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Noted author Gary L. Blackwood grew up intrigued by crime fighters. In Bad Guys, the two-time Smithsonian Notable Book Award winner takes a look at the "other side." A motley crew of villians, their chronicles are, indeed, fascinating. Yet, Blackwood goes far beyond storytelling. Placing the shenanigans of highwaymen, outlaws, swindlers, gangsters, and pirates against the backdrop of history, he considers them each in terms of the places and times in which the culprits operated. Were they evil cutthroats? Or, were they driven to their deeds out of desperation? In general, readers will find very few Robin Hoods. They will also discover that the reality of many of these men and women lies somewhere between utter scoundrel and social casualty.
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Grade 4-7-Blackwood serves up attention-getting biographical sketches of notorious and lesser-known "bad guys." Entries include Al Capone, Dick Turpin (the "Butcher Highwayman"), and Billy the Kid. Each title begins with an explanation of the cultural context in which the subjects lived and provides a basic background on their particular criminal activity. Biographical entries are brief (five-to-six pages), and discuss only the most intriguing aspects of the subjects' lives. In Highwaymen, Blackwood tells of one woman who swallowed her wedding ring rather than relinquish it during a robbery. Undeterred, William Cady killed her and cut her open to retrieve it. Vivid photographs, reproductions, and illustrations effectively complement the text. One photo in Outlaws shows victims of the Northfield raid. The Younger brothers and other outlaws are eerily presented sitting upright with open eyes and bleeding bullet wounds. The author makes no attempt to psychoanalyze or speculate as to what led these people to pursue lives of crime; he sticks to the facts and colorful details, rendering simultaneously entertaining and informative reading.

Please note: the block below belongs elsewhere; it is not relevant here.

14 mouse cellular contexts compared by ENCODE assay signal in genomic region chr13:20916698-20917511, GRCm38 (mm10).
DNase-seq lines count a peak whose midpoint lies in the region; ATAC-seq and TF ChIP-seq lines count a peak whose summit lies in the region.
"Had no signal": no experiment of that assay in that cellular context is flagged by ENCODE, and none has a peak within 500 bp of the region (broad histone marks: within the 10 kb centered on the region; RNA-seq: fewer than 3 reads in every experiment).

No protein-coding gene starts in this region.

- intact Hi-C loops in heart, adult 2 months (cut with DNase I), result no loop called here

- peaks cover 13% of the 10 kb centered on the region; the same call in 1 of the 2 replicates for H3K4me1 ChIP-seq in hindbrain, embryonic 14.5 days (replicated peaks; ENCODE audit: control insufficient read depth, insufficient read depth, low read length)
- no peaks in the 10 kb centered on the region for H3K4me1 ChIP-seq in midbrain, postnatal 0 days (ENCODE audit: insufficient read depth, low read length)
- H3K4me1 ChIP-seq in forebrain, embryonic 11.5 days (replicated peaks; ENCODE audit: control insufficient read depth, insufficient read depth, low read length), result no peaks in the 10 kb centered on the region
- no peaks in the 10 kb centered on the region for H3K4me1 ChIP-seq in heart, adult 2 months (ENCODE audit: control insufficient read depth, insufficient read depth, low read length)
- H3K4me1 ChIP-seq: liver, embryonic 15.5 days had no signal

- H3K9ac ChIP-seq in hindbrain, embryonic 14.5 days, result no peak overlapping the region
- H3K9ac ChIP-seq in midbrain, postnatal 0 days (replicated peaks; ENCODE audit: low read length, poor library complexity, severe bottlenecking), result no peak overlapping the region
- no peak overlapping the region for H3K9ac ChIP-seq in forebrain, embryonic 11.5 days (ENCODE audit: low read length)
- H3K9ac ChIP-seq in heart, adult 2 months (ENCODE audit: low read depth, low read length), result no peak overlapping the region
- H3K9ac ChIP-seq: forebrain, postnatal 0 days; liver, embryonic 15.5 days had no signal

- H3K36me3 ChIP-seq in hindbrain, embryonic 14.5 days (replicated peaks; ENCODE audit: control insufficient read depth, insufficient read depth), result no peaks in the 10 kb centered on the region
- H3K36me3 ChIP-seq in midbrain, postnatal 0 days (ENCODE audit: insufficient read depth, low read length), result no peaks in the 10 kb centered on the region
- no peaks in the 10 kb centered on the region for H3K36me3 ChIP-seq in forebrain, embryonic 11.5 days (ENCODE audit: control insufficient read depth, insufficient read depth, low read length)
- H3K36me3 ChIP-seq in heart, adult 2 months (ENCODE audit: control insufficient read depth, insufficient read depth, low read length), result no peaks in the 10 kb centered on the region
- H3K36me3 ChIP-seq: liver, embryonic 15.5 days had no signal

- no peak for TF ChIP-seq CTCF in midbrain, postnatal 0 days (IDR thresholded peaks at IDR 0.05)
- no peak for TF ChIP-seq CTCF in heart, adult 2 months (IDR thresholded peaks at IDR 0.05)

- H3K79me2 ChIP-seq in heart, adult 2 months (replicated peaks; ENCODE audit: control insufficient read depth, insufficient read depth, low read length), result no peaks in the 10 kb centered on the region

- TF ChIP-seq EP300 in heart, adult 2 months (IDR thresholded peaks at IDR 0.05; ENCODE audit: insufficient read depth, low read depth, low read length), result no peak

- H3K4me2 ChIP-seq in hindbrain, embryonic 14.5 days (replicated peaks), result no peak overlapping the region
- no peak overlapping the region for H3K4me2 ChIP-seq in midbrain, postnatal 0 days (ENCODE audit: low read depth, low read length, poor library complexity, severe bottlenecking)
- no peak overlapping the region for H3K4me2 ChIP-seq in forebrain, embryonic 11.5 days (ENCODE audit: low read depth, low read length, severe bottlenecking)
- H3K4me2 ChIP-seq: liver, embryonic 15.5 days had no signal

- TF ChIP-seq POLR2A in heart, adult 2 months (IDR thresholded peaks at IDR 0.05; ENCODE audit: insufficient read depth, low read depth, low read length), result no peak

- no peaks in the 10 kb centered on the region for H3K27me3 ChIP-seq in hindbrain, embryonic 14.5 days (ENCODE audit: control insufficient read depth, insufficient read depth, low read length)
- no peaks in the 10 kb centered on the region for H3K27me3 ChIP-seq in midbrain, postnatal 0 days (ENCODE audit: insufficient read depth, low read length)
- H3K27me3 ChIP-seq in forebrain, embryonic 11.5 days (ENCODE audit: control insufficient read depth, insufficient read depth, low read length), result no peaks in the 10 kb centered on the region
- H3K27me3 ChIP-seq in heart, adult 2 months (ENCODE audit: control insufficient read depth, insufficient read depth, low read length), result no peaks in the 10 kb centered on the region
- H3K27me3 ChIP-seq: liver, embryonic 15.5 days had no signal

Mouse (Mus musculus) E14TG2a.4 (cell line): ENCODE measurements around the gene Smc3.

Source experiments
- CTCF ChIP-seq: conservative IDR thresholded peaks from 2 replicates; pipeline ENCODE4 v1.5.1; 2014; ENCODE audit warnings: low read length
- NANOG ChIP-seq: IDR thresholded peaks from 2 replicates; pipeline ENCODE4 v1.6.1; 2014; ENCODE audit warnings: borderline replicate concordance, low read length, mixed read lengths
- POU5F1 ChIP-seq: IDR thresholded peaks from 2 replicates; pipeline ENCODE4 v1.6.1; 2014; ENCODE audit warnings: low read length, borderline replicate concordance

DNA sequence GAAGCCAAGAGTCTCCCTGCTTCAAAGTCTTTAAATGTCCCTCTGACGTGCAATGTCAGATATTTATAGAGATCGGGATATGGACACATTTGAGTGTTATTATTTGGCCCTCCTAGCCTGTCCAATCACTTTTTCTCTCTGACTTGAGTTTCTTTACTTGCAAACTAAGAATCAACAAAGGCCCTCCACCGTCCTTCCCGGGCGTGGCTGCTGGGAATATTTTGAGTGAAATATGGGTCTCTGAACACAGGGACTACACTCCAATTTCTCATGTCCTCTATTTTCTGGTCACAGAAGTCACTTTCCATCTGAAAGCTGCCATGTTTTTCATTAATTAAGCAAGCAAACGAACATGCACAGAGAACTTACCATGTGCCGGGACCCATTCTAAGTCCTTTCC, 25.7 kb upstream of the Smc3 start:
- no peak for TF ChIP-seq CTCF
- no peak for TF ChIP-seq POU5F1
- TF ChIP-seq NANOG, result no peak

Laura Glaser, Euless Junior High School, TX
Copyright 2002 Reed Business Information, Inc.
Reviewed with Gary L. Blackwood's Swindlers.
Gr. 5-8. Blackwood, whose novels include Shakespeare's Scribe (2000), turns to nonfiction in these books from the Bad Guys series. Highwaymen discusses the romantic legends and sordid facts of the highway robbery trade. The book spotlights colorful figures such as Mary Frith (Moll Cutpurse) and William Nevison (the Yorkshire Rogue), as well as other English robbers of the seventeenth and eighteenth centuries. One notable French highwayman is covered, and the book ends with an American, Joseph Hare. Swindlers traces the concept of cheating to the biblical story of Jacob and Esau but focuses on historical personages such as William Henry Ireland, an English forger of Shakespearean plays; Soapy Smith, a con artist of the American West; and Joseph "Yellow Kid" Weil, a swindler on a grand scale. Well written and well designed, both books are illustrated with reproductions of period artwork, documents, and photographs. Appended are source notes, glossaries, bibliographies, and lists of Web sites, as well as short lists of nonfiction and fiction books. Carolyn Phelan
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Book Description Benchmark Books (NY), 2001. Library Binding. Condition: New. Seller Inventory # DADAX0761410171
Book Description Cavendish Square Publishing, 2001. Condition: New. book. Seller Inventory # M0761410171
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Book Description Cavendish Square Publishing, 2001. Library Binding. Condition: New. Ships with Tracking Number! INTERNATIONAL WORLDWIDE Shipping available. Buy with confidence, excellent customer service!. Seller Inventory # 0761410171n